Friday, June 27, 2008

The Lost Art of the Movie Trailer

I have a bit of a love-hate relationship with movie trailers. On one hand, they usually look really cool and inform me about upcoming flicks I might want to see. On the other hand, they usually SPOIL THE ENTIRE MOVIE. And that really grinds my gears.

My loathing of modern movie trailers was reaffirmed when I found this article over at Fark (a great social news aggregator site -- much more humour and none of the popularity contest syndrome that plagues Digg). It's a Top 10 List of Great Movie Trailers of the Last 30 Years. A single tear fell from my eye as I watched these cinematic masterpieces, and made me truly wonder why the marketing minds behind the Hollywood blockbusters feel the need to give the whole movie away for free.

The worst offender in recent memory was the trailer for The Incredible Hulk, which gave away nearly every single plot point in the movie. Here is what I learned from that trailer: Edward Norton is on the run from the army. The army finally tracks him down, where he goes all Hulk crazy on them. One of the soldiers he pounds on is Tim Roth, who doesn't like to lose. He volunteers to get Hulkasized himself so he can take down Norton. Good Hulk and Evil Hulk go head to head in the middle of New York.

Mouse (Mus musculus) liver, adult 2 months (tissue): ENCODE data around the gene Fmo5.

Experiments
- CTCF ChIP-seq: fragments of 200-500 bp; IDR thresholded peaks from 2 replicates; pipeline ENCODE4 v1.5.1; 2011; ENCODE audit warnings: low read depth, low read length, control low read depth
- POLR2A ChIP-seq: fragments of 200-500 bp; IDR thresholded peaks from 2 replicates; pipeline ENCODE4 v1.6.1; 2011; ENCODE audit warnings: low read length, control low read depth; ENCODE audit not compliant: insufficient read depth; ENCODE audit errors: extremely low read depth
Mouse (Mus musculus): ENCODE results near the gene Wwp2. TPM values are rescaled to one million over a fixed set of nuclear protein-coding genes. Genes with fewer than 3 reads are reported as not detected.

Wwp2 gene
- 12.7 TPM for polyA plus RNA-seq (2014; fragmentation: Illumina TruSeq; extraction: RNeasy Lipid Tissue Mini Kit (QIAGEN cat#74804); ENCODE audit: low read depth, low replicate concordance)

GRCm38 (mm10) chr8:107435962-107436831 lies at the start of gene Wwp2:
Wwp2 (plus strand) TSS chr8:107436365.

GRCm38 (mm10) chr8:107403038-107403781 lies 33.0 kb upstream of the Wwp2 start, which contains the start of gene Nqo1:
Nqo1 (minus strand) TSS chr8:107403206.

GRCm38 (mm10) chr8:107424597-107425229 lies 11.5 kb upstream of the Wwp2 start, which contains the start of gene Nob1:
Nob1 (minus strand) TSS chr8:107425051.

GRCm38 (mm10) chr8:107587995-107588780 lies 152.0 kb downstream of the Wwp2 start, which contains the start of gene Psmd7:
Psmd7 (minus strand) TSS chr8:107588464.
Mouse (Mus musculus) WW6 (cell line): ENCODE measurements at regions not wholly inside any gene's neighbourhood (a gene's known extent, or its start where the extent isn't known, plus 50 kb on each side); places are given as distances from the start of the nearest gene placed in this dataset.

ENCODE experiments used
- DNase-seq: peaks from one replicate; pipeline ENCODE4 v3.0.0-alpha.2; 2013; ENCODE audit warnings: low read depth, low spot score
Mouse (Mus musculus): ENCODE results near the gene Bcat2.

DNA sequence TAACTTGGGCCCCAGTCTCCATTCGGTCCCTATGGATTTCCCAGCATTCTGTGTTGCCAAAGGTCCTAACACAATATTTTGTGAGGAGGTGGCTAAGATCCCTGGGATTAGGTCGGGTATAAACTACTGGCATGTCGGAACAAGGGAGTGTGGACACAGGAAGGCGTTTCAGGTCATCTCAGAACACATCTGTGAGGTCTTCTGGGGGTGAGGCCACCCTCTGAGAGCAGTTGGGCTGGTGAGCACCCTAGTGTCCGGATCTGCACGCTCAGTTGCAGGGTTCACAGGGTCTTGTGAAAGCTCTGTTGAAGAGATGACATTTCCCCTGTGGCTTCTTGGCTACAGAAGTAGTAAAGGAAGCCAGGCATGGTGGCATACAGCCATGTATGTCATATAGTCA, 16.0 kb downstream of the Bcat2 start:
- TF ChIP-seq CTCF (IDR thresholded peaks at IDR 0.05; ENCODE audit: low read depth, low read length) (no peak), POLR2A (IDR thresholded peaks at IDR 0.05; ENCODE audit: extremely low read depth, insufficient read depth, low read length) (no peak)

If I know the entire story, why should I pay for the movie when it finally comes out?

At Marketing Breakthroughs, we talk about "selling the sizzle, not the steak" with our ads. This means that advertisers should give consumers a whiff of what's great about their product, without giving them the whole meal up front. Seems that movie trailers used to follow this formula, but somehow they've lost their way.

At least the art of the movie trailer isn't completely dead. The best quasi-recent one that I can recall was for The Devil Wears Prada. This trailer showed a single scene from near the beginning of the movie, introducing us to the two main characters and general premise without giving away a single thing. And I thought it was fantastic. It sold the sizzle, but not the steak -- the way any good ad should.